Lack of defense systems drives Enterococcus easily evolved into lysogens [post]

2019 unpublished
Enterococcus are important opportunistic pathogens that readily acquire foreign genes and could be easily lysogenized by phages. But no comparative genomic analysis of Enterococcus prophages had been undertaken to date. The prophage distribution, potential contribution and the relationship with Enterococcus defensive system remain unclear. Result: This study presents a comparative analysis of 563 putative prophages identified in 107 chromosomes and 301 plasmids of Enterococcus. Our result
more » ... s. Our result suggested that lysogens are highly prevalent in Enterococcus and Enterococcus genomes have more prophages than other bacteria, the number of prophages are related with strains pathogenicity, groups and isolated regions, and the prophages distribution present phylogeographic pattern. By analyzing the prophages characteristic, it is found that prophages can be divided into many clusters, but most of prophages have distant genetic relationship with sequenced phages and remain unreported; Prophages integrated into chromosomes and plasmids have different evolutionary origins, and show different genomes size, GC% and genes characteristic. It should be noted that all antibiotic resistance genes are carried by plasmids prophages and E. faecium plasmid prophages play important roles in transmission of vancomycin resistance genes through plasmid conjugation transfer and phages transduction. By investigating and statistical analyzing the relationship between major defend systems and the number of prophages, it indicated that R-M system often absent in Enterococcus, orphan CRISPR array prevalent in most of Enterococcus, and the presence of CRISPR-spacers and the absence of prophages in lysogen is inversely related. Conclusion: To our knowledge, this is the first systematic analysis of Enterococcus prophages distribution, potential contribution and phylogeny, and elucidate the relationship between defense system and lysogeny in Enterococcus. This information helps to understand how prophages affect its hosts diversity, fitness and evolution. Background Since 1990s, E. faecium and E. faecalis have been arising and becoming more and more important in nosocomial infections [1-3], meanwhile, E. faecium have been considered as one of ESKAPE pathogens (Enterococcus faecium, Staphylococcus aureus, Klebsiella pneumoniae, Acinetobacter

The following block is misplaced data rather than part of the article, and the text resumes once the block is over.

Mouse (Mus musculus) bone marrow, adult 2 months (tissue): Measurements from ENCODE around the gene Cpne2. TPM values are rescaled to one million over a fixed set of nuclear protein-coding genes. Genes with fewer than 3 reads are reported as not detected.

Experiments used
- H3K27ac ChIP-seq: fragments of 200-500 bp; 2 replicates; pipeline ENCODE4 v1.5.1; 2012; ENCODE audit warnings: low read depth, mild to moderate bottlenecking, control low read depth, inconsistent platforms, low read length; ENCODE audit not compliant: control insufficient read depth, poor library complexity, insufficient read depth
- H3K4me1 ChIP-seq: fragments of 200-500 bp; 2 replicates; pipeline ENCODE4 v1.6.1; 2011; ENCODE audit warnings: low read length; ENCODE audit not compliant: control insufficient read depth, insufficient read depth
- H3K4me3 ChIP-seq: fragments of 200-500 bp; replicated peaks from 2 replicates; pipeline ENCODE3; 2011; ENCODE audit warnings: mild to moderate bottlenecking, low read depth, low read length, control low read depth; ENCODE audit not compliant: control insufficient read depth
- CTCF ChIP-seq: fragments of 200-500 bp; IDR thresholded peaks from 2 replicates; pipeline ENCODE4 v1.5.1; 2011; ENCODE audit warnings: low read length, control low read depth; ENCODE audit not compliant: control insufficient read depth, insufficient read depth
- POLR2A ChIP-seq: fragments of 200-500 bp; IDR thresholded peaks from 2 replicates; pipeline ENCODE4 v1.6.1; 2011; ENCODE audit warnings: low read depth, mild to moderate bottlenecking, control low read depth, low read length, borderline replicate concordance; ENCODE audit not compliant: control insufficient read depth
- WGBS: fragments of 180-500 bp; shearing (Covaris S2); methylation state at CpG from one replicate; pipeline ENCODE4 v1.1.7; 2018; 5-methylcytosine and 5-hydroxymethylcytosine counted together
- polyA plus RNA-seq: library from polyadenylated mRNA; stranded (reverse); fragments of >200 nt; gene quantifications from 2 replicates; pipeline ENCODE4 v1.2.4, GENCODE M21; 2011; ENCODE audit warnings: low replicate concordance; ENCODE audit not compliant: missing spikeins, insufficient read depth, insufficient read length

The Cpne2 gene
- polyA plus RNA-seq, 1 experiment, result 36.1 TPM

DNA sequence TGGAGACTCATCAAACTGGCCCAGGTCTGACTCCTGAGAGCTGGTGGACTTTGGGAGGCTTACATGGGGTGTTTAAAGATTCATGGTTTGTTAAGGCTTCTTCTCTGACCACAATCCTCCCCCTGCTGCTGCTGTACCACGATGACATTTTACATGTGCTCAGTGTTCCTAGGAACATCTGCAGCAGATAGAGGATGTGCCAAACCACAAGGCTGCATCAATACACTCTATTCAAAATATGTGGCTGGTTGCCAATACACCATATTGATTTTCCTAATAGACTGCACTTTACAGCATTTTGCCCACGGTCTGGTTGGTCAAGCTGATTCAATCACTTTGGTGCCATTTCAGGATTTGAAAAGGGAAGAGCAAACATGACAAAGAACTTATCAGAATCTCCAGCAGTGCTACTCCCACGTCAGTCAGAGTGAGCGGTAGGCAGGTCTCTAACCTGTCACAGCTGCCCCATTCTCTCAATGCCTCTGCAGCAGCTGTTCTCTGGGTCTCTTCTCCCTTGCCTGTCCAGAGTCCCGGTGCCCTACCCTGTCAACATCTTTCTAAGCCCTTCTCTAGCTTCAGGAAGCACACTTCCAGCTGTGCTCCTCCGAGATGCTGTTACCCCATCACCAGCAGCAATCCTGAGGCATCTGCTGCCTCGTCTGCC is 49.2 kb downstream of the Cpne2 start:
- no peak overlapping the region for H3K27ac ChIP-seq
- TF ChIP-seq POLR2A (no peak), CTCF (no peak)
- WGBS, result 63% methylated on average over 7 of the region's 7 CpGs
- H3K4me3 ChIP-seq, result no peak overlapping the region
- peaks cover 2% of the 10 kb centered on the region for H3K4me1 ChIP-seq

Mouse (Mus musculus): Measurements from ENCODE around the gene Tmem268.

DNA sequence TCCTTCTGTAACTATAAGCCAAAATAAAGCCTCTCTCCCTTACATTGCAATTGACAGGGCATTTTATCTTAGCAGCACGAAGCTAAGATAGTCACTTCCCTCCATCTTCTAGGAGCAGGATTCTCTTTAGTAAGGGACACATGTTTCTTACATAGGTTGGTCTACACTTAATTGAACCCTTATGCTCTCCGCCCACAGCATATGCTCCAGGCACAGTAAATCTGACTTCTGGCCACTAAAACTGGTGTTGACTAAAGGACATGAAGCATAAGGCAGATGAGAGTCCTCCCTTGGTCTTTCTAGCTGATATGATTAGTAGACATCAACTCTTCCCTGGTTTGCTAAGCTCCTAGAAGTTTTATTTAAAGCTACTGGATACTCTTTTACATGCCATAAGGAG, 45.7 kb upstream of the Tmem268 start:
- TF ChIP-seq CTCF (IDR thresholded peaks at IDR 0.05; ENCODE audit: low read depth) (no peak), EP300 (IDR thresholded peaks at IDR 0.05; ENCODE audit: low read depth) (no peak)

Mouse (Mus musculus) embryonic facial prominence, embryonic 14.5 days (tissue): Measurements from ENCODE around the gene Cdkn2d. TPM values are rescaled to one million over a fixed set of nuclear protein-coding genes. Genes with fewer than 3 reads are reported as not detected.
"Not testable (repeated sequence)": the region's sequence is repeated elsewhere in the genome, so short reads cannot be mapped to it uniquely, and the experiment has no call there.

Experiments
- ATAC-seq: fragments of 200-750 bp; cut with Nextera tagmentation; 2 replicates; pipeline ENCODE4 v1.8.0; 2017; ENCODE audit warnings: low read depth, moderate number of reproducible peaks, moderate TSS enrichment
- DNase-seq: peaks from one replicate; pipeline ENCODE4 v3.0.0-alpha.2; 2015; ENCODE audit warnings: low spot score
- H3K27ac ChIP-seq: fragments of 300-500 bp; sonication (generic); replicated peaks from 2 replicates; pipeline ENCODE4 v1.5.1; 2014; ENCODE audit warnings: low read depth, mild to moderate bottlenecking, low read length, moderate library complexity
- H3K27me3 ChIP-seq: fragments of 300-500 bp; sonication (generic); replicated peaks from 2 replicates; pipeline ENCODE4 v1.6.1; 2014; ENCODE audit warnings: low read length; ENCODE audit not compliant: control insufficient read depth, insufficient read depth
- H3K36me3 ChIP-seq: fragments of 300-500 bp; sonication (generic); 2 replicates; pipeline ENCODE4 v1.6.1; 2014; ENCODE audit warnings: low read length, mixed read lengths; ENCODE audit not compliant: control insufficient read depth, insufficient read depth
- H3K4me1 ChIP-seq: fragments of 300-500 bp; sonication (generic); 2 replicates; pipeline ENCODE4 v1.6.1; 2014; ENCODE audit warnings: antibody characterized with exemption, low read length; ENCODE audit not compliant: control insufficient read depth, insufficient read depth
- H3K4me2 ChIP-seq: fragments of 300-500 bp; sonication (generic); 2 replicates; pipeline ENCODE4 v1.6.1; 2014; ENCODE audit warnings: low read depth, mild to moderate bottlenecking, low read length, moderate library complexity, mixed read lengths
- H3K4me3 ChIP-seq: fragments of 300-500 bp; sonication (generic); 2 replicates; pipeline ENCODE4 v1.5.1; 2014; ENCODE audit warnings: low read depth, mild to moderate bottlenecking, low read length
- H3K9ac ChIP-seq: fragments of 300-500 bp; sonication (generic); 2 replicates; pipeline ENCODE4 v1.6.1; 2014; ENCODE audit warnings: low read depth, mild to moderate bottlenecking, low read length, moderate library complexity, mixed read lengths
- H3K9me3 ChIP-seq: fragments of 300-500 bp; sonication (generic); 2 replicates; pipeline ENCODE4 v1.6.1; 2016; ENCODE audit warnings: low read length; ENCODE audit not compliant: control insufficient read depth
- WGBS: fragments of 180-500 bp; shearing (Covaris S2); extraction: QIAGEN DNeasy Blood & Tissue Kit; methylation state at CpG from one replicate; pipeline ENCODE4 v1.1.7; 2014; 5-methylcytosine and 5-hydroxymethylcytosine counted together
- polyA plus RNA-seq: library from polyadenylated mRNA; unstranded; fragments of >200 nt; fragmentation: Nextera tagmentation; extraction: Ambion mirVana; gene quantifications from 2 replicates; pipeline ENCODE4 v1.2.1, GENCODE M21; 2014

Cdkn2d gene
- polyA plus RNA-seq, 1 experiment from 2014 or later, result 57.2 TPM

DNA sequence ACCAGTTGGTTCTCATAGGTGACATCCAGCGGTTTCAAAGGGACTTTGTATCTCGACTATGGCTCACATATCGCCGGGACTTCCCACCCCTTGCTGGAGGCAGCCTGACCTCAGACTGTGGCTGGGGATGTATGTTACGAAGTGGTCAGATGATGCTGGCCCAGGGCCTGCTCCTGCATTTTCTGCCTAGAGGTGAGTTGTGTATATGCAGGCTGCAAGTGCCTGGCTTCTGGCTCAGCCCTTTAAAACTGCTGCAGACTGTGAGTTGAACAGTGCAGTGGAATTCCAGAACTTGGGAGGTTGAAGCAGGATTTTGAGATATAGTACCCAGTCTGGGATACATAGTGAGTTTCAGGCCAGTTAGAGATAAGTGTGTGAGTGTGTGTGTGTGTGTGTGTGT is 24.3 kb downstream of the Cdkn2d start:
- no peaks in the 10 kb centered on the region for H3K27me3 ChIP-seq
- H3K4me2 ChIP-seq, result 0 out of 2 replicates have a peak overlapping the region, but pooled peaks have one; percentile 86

doi:10.21203/rs.2.9884/v1 fatcat:6tzegyn6dbcgplxgldplswstka